Response to OECD Report on Integrating Technology in Schools
A recently released OECD study has suggested that a new approach to technology is needed in schools. Jonathan Ketchell responds for HSTRY.
While some media headlines were quick to claim that technology doesn’t help students learn, this OECD study actually highlighted what we’ve been saying for a while, that more thought needs to go into integrating technology into the classroom, and that we need to develop apps which make the best use of technology and which also allow new kinds of interactive learning.
As this Wall Street Journal article suggests, technology has indeed raised false hopes, but only because it was branded as a magic wand that will instantly improve education.
There are three reasons why technology has not had the desired results, but we have reason to believe things are looking up and that technology will actually become a huge benefit to education.
For starters, the technology used in the classroom is not always up to scratch. I’ll take a recent example. At my old high school, I used at the time outdated desktop computers that were slow. The internet speed was no better, even in the pre-Wifi period of stable cable connection.
13 years later, I returned to the school to observe how my old social studies teacher — very open to integrating technology in the classroom — was using HSTRY in the classroom. I was startled to still see old, slow computers running on Windows XP. Half way through the class, as students were getting into the swing of the task at hand, the internet connection shut down and did not return by the end of the period.
In these circumstances, and this being a relatively well-off school in Belgium, no wonder technology is not improving students’ results. Valuable classroom time is wasted by faulty, outdated technology.
Importantly, it is not just the physical tech that is outdated. Many, including the large traditional textbook publishers, were keen to have a piece of the pie and developed software for the classroom. Problem was, too often they replicated what was already available on paper, simply transferring a textbook to the screen.
The top-down approach of teaching is dead and the tech tools that foster this approach should follow it to the grave. As the report suggested: “adding 21st century technologies to 20th century teaching practices will just dilute the effectiveness of teaching.”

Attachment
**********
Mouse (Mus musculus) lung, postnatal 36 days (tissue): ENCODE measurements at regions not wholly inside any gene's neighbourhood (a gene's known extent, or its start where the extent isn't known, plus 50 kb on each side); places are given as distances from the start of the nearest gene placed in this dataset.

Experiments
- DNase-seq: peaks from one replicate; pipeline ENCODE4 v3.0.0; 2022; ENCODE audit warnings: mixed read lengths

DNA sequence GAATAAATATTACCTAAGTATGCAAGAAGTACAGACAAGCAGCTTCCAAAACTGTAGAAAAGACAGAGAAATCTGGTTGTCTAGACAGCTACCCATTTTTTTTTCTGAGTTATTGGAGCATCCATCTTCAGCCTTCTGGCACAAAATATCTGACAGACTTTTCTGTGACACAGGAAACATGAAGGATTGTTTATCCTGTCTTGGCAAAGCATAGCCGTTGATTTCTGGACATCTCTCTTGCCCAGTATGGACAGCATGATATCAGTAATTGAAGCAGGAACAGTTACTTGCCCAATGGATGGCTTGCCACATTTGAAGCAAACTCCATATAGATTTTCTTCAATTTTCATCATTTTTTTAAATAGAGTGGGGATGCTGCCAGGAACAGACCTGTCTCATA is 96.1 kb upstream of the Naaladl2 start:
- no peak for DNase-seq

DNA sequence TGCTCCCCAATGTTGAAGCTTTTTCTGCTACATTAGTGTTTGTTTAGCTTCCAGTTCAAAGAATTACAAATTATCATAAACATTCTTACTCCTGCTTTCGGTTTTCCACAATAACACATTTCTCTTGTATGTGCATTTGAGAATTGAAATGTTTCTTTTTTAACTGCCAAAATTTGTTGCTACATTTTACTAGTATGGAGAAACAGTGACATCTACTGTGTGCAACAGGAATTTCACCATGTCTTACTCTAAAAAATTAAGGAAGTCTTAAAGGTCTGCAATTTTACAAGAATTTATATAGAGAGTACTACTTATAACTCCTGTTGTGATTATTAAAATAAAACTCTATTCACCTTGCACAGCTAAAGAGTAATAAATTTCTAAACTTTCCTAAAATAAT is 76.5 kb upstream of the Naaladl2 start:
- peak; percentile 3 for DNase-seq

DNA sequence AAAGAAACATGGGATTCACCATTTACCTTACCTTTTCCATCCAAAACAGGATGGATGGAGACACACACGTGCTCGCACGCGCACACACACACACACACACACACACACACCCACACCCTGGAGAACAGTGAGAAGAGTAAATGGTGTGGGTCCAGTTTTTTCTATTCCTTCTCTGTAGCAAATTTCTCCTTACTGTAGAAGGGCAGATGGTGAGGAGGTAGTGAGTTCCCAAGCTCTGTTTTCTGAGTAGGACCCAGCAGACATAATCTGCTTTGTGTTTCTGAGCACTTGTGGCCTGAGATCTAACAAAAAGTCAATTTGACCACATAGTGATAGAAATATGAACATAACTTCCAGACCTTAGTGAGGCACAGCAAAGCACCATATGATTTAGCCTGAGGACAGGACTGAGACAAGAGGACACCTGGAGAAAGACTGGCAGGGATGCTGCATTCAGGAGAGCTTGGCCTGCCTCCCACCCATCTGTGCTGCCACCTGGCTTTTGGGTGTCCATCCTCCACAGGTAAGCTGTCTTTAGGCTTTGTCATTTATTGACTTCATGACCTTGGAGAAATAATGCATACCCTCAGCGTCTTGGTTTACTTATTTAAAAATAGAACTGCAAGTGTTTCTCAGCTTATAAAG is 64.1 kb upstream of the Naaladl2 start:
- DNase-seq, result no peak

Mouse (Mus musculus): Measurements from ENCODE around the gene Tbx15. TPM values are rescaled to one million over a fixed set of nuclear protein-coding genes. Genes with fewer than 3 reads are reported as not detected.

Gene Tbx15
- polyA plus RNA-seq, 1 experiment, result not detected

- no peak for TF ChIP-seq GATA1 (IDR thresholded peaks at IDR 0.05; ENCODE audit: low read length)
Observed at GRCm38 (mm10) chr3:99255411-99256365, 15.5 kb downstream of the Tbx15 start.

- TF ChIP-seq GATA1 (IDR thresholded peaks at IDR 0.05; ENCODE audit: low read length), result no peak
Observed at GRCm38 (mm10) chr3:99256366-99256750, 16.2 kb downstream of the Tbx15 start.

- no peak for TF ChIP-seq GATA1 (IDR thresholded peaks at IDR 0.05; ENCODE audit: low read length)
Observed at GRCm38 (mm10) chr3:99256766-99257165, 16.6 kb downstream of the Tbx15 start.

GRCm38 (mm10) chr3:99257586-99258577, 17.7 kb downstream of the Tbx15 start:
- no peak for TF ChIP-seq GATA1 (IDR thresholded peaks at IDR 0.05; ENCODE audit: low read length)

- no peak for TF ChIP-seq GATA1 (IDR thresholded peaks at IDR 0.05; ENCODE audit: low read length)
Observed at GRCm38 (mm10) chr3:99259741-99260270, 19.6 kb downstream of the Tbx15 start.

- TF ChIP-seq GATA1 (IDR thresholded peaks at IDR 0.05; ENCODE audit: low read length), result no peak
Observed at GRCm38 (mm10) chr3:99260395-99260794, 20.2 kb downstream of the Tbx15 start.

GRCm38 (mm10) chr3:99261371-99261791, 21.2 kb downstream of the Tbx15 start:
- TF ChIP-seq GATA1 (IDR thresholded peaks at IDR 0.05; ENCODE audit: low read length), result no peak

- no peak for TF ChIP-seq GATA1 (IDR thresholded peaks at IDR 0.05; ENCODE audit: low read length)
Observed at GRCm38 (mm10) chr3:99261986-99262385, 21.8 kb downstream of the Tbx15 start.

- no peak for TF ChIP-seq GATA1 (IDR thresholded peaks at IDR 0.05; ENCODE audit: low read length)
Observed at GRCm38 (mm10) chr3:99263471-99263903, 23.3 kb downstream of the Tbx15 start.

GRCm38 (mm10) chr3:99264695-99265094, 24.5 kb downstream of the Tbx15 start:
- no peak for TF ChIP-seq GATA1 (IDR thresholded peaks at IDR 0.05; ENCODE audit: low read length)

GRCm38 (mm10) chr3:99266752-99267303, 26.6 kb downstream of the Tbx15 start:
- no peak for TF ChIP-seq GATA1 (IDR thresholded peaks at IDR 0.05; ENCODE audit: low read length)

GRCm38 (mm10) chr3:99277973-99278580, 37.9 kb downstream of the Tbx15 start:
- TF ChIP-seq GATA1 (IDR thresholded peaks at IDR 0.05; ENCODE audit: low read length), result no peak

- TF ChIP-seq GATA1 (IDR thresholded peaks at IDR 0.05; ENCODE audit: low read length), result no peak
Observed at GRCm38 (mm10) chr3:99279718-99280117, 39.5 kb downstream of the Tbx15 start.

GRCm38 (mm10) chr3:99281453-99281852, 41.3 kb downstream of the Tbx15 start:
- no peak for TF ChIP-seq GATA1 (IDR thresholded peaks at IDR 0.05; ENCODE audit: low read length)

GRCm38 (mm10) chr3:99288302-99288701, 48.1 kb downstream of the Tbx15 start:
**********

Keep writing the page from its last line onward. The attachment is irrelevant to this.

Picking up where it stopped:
We have moved away from teachers telling students what to learn, from students sitting down for hours, itching on their seats to do more than passively and unproductively taking in information.
It’s about creativity, collaboration, project-based learning. It’s no longer students putting theories into practice, it’s about students figuring out the theory themselves and applying it. The tech tools should reflect this kind of teaching — just like HSTRY does!
On top of this, these educational products provided teachers and students with nightmare user experiences. Time was also wasted here: simple tasks required too many clicks, layouts were not intuitive, text was difficult to read… In other words, none of the advantages of technology were properly implemented.
Lack of training
Political scoring and commercial interests have thrown technology into teachers’ faces with little or no assistance. I don’t blame the skeptical educators. If the benefits of using software instead of pen and paper are not clearly explained, it’s normal to be hesitant in embracing change.
It’s no coincidence that the most successful kind of technology in the classroom is the kind that mimics the process teachers know of. That is why white boards are so successful. The same could be said of LMSs (Learning Management Systems) that simply digitalise the processes a teacher used to apply with pen and paper (with more features of course).
Reasons for optimism
We believe there’s going to be bright future for technology in schools, one that will bring about a better learning environment and ultimately better results.
What we normally expect of apps and websites we use in our daily lives — useful, fast, good design — are becoming standard in educational apps and websites. Moreover, products that embody the 21st century student-centred teaching methods are filtering through and should be fully embraced.
We can now find apps that encourage collaboration between students to solve problems, apps that push for creativity and engagement, apps that make it easy for teachers to use the wealth of information on the web. We can also find apps that help dyslexic children read, apps that adapt to a learner’s pace.
Yes, those at the top must do more on an infrastructure level. Yes, teachers need to adapt and need guidance. Yes, teachers have to guide the students themselves in our digital world. But let’s not forget that laptops or tablets don’t have to be used for the sake of it. Students don’t want to be behind a screen all day, they want to interact with their peers, communicate, get their hands messy. Technology can go a long way in helping student-centred teaching.
We have visited many schools that have embraced technology the right way and with fantastic results. We see no reason why this could not be extended to all schools across the US.